Lewis recovered from a slow start to grind out 116 yards on 28 carries, including 90 clock-eating yards on the final three drives, and the Baltimore Ravens defense did the rest in Sunday night’s 17-10 victory over the Redskins.
“It wasn’t just me,” said Lewis, who pleaded guilty in an Atlanta court Thursday to using a cell phone to facilitate a drug buy in the summer of 2000. “This team as a whole knows how to handle adversity and knows how to keep focused and keep it going. We put that behind us. What happened off the field stayed off the field. We just put things together and showed what type of team we are.”
Lewis will serve a six-month sentence after the season ends. The NFL suspended him for two games, starting with the game against Buffalo following the bye week.
“He just took the game on his shoulders,” coach Brian Billick said. “That’s why we gave him the game ball, and I wanted to remind him we’ll be here when he gets back.”
The Ravens (3-2) held the Redskins (1-4) to 107 yards, sending Hall of Fame coach Joe Gibbs to his fourth straight defeat, his longest losing streak since starting 0-5 as a rookie head coach in 1981.
“It’s a miserable situation,” Gibbs said. “And it seems like when you make a mistake, it bounces right into somebody else’s hands. I told my team that I think we’re a good football team. We’ll see. We’ve got to find a way to make some of those things go our way.”
Even Deion Sanders got into the act for the Ravens, getting his first interception since coming out of retirement. The defense’s performance served as redemption after it allowed 398 yards and 27 points in a Monday night loss to Kansas City.
Appropriately enough, it was a defensive player who turned the game’s tide. Safety Ed Reed scored a touchdown by causing a fumble on a safety blitz, stopped Clinton Portis on a third-and-1 and sprung B.J. Sams for a 78-yard punt return, all in a 2 1/2 -minute span in the third quarter. As a result, the Ravens rallied from a 10-0 halftime deficit to score 14 points without their struggling offense taking the field.
Then the Ravens, led by Lewis’ punishing runs, held the ball for all but 2:27 of the fourth quarter.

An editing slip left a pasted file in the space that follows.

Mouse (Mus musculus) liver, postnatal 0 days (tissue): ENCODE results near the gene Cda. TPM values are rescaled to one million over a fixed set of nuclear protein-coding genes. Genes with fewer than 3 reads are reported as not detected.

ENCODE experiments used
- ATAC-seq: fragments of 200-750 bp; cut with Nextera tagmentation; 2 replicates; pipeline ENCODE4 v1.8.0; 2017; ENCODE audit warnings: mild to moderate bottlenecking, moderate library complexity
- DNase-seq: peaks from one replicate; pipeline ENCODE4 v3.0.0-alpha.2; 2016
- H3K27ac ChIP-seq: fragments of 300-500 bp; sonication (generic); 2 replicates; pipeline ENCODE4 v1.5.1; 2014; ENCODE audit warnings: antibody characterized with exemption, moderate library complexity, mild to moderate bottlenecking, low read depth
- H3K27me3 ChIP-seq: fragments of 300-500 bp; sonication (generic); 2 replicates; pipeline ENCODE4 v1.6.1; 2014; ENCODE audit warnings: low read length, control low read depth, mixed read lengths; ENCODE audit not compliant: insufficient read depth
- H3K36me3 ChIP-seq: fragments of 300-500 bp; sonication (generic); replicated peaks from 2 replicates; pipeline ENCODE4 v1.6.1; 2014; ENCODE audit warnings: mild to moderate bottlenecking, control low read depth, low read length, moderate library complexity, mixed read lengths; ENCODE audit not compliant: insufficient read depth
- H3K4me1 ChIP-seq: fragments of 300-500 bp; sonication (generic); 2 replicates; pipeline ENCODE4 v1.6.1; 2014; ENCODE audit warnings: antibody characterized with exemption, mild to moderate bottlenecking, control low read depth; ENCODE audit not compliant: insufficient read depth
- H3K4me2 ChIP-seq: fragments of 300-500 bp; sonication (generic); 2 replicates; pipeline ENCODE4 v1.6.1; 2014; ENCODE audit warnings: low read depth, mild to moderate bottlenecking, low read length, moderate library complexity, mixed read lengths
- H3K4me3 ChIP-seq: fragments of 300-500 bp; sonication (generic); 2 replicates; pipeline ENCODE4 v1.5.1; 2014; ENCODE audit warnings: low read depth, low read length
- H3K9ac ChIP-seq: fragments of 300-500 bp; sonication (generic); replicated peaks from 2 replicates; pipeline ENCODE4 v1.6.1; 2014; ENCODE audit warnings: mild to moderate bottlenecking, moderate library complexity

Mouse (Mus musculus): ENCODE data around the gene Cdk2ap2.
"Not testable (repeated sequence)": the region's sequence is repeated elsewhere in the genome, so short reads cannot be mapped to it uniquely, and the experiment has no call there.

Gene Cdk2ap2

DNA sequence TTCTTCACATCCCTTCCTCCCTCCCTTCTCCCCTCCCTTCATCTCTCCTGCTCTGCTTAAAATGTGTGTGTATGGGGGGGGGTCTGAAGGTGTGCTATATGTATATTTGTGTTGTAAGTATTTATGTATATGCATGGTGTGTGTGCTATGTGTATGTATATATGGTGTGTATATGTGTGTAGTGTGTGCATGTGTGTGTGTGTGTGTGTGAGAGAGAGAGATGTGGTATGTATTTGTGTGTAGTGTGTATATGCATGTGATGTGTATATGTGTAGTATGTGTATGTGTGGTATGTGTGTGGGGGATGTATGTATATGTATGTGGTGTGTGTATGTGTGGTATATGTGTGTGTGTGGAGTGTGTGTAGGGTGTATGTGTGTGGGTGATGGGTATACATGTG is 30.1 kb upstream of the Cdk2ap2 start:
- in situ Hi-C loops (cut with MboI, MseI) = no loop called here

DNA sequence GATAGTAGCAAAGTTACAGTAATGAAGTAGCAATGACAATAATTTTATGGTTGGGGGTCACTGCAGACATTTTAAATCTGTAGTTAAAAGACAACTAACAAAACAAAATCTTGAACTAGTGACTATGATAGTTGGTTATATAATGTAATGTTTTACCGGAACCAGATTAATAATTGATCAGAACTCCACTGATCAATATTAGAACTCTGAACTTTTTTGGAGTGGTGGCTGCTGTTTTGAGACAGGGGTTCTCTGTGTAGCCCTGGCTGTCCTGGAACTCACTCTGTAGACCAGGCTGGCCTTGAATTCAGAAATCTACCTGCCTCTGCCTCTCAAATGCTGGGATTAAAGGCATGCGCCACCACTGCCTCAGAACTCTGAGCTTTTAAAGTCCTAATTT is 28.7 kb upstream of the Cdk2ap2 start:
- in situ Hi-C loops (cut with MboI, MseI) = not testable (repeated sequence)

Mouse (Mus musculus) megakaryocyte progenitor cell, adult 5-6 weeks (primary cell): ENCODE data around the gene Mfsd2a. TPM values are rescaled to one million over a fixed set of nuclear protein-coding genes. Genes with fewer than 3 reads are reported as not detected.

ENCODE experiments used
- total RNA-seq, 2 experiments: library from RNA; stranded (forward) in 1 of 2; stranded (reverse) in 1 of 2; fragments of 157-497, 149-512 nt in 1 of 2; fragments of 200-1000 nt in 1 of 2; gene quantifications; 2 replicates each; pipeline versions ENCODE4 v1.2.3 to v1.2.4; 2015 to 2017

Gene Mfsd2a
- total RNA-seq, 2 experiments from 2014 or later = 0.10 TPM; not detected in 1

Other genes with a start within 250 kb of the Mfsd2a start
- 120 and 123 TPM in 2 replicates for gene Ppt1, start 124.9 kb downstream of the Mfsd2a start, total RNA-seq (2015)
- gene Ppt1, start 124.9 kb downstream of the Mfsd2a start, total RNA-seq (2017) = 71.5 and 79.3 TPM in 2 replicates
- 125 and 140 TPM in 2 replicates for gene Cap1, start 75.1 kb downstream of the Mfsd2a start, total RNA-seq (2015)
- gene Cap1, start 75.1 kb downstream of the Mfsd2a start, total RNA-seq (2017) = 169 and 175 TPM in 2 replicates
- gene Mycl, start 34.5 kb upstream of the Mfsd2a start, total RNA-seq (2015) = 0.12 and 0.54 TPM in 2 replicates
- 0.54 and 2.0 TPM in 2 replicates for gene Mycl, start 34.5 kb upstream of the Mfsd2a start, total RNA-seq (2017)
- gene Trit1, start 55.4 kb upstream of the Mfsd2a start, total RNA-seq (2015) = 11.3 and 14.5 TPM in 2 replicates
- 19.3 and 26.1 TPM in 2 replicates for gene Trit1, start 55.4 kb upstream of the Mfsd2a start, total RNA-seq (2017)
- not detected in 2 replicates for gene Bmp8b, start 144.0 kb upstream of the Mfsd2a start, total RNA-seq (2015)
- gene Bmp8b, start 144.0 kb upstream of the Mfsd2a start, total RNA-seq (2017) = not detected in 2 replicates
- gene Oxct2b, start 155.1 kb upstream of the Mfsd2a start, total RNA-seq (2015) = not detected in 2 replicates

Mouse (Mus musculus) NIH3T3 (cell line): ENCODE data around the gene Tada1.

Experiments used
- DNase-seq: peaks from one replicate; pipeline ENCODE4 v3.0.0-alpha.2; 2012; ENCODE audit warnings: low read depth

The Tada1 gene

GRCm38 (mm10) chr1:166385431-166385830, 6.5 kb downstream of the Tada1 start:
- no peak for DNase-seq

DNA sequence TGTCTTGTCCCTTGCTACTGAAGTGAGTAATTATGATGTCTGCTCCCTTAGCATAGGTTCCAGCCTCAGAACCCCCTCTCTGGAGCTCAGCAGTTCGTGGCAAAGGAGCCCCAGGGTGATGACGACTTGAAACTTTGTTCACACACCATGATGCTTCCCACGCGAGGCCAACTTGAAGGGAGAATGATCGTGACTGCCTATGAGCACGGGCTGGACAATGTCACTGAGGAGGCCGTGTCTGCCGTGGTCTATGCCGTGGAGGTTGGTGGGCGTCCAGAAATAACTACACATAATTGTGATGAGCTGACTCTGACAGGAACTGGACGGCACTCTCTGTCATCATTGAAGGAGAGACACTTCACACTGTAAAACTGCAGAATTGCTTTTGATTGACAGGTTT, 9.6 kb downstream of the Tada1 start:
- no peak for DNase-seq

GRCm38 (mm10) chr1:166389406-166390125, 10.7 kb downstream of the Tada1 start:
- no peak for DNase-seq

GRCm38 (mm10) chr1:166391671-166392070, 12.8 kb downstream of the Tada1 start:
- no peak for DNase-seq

“The coach called on us, and we answered,” Lewis said. “The offense had to keep it up and control the clock and pound the ball. … The offensive line said, ‘Look, this is the last one before you get the suspension. Let’s make the best of it.’ “
Washington’s only points came off second-quarter turnovers that were essentially gifts. The Redskins intercepted passes on three consecutive possessions, but they could only convert the mistakes into 10 points despite starting all three drives in Baltimore territory.
“We’ve got to get more than 100 yards offense,” Washington guard Randy Thomas said. “The defense played a heck of a game. We’ve got to show up.”
The Redskins have yet to score more than 18 points since Gibbs returned to the sidelines, and Portis caused some in-house turmoil last week with comments indicating the offense was too predictable.
Portis, bottled up by the Ravens, rushed for just 53 yards on 25 carries. He declined to speak to reporters after the game.
Both offenses had no problem living up to reputations of ineptitude. The game opened with eight straight punts. Then Boller threw his three interceptions, but two of the passes hit the receivers in the hands and the third appeared to be a miscommunication.
“There were some breakdowns, some bad throws, some bad routes, some things popped up in the air,” Billick said. “A lot of different things. You know what? Right now I really don’t care.”
Reed turned the tide practically by himself. He put the Ravens on the board when he stripped Brunell from behind, recovered the ball and ran 22 yards down the sideline for a touchdown.
Reed then blitzed again to stop Portis on short yardage on Washington’s next possession, setting up a punt. Rookie free agent Sams caught the punt, faked a reverse, then tiptoed down the sideline after a somersault block by Reed. Sams has returned punts for touchdowns in back-to-back weeks.
The Ravens have won two of three meetings in the neighborhood rivalry since Baltimore returned to the league in 1996. … Washington safety Matt Bowen left the game with a right knee injury, and tackle Kenyatta Jones re-injured his left ankle. … Baltimore announced before the game that Chris McAlister has signed a seven-year contract, allowing the Pro Bowl cornerback to shed his unwanted franchise player tag.